Since we try our best to create plausible characters within the given circumstances, taking a chance on a friendly contact on Facebook who belonged to the same online group seemed like an option. The problem was I had no idea format-driven cozies existed. As a result, there was no way she and I could relate to each others work. There isn’t much you can do when you run into conflicting filtering systems.
For example, I discovered she likes to label characters, especially in musical terms. Her heroine would refer to a couple as “She was the bow to his violin.” As a result, she couldn’t understand why, when encountering Sal, my mercurial, unhinged Capo, others didn’t categorize him as demented. In my experience, in and around the Big Apple, with its constant pulse, hidden games, and the world’s greatest range of unhinged characters (especially those literally under the gun) there’s no time to label anyone, let alone pin them down. You have to keep on your toes and try to keep up. Which was one of the great joys in writing this tale. With each pressure and response, from a range of disparate characters including a Connecticut handyman and fish out of water, the story kept reverberating and appeared to be self-generating.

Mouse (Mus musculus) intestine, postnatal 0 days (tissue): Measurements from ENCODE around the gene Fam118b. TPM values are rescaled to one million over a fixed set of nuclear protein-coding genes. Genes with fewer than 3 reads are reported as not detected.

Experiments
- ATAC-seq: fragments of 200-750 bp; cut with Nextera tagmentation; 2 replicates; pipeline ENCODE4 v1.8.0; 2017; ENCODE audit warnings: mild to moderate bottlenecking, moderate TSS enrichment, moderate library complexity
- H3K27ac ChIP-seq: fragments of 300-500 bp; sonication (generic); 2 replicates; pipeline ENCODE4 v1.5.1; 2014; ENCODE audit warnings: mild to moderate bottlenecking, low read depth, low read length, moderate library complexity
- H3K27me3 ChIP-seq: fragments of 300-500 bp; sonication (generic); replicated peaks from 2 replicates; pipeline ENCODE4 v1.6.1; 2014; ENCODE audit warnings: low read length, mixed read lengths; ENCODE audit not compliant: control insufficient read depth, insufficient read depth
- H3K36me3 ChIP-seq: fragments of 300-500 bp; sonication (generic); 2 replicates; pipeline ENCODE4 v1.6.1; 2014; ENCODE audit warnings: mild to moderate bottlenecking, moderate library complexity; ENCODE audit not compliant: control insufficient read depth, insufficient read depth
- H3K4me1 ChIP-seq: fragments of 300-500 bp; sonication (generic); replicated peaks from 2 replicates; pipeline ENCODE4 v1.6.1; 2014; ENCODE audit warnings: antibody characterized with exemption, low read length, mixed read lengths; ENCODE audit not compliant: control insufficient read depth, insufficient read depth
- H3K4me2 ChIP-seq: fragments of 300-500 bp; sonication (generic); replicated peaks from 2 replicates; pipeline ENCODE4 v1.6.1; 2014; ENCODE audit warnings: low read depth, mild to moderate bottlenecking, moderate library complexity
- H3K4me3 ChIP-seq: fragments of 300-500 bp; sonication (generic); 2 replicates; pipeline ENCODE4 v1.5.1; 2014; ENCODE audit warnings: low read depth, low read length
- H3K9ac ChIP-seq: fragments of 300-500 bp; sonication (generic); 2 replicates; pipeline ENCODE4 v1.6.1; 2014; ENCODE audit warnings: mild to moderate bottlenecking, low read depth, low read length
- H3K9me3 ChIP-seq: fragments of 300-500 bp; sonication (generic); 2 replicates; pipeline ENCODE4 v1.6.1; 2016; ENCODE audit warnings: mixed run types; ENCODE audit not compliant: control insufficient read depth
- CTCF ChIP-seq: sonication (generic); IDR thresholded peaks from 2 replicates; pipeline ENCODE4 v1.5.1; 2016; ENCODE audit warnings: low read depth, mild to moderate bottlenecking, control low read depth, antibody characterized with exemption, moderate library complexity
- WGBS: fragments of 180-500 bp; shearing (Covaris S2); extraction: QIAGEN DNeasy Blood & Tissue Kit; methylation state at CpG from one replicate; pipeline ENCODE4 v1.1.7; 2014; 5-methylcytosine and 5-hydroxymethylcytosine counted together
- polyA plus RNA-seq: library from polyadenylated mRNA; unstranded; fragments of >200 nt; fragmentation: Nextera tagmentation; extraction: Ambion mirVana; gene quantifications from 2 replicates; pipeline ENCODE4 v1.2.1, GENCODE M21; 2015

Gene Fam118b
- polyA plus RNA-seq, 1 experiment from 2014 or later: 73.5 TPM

But back to the formatted cozy. At the outset, our heroine and teller of the tale relates how, while swimming, she discovered her beloved Gram’s decaying corpse at the bottom of the lake. Instead of becoming traumatized in dire need of sedation, consultation and rest, she’s merely disturbed. It’s as if she’s looked over at the descriptive heading, knows each chapter will be exactly four-and-a-half pages and has to get on with it. In turn, presumably, the reader too is expected to glance at each heading—“dreamy . . . pastoral . . . strident and up tempo”—and go along. Instead of getting involved or laboring over the realities, you follow the flitting pattern of key and signature changes. I kept wondering what would happen if the narrator was cut free and left on her own, but that simply wasn't how you played the game.
I soon learned it all comes down to this. At first glance we seem to be operating under the same umbrella and belong to the same tribe. But if you listen closely, you’re apt to realize we all don’t speak the same language.